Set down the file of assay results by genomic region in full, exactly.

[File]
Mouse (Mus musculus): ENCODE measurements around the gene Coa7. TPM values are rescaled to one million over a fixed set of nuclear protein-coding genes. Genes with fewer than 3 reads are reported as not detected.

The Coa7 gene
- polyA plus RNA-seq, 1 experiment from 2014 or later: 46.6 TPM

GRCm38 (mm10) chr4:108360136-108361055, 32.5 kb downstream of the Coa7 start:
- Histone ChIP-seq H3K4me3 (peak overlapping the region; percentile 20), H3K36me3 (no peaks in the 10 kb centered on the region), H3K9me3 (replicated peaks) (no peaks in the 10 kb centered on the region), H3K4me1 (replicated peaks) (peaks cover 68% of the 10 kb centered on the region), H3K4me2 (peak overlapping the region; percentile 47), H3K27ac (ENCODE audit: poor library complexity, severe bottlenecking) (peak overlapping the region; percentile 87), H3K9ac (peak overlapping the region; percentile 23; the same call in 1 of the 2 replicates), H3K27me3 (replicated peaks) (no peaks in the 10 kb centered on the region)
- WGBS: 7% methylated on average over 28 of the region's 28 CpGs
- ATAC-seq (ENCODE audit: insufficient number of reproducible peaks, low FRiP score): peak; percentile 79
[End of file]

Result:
Mouse (Mus musculus): ENCODE measurements around the gene Coa7. TPM values are rescaled to one million over a fixed set of nuclear protein-coding genes. Genes with fewer than 3 reads are reported as not detected.

The Coa7 gene
- polyA plus RNA-seq, 1 experiment from 2014 or later: 46.6 TPM

GRCm38 (mm10) chr4:108360136-108361055, 32.5 kb downstream of the Coa7 start:
- Histone ChIP-seq H3K4me3 (peak overlapping the region; percentile 20), H3K36me3 (no peaks in the 10 kb centered on the region), H3K9me3 (replicated peaks) (no peaks in the 10 kb centered on the region), H3K4me1 (replicated peaks) (peaks cover 68% of the 10 kb centered on the region), H3K4me2 (peak overlapping the region; percentile 47), H3K27ac (ENCODE audit: poor library complexity, severe bottlenecking) (peak overlapping the region; percentile 87), H3K9ac (peak overlapping the region; percentile 23; the same call in 1 of the 2 replicates), H3K27me3 (replicated peaks) (no peaks in the 10 kb centered on the region)
- WGBS: 7% methylated on average over 28 of the region's 28 CpGs
- ATAC-seq (ENCODE audit: insufficient number of reproducible peaks, low FRiP score): peak; percentile 79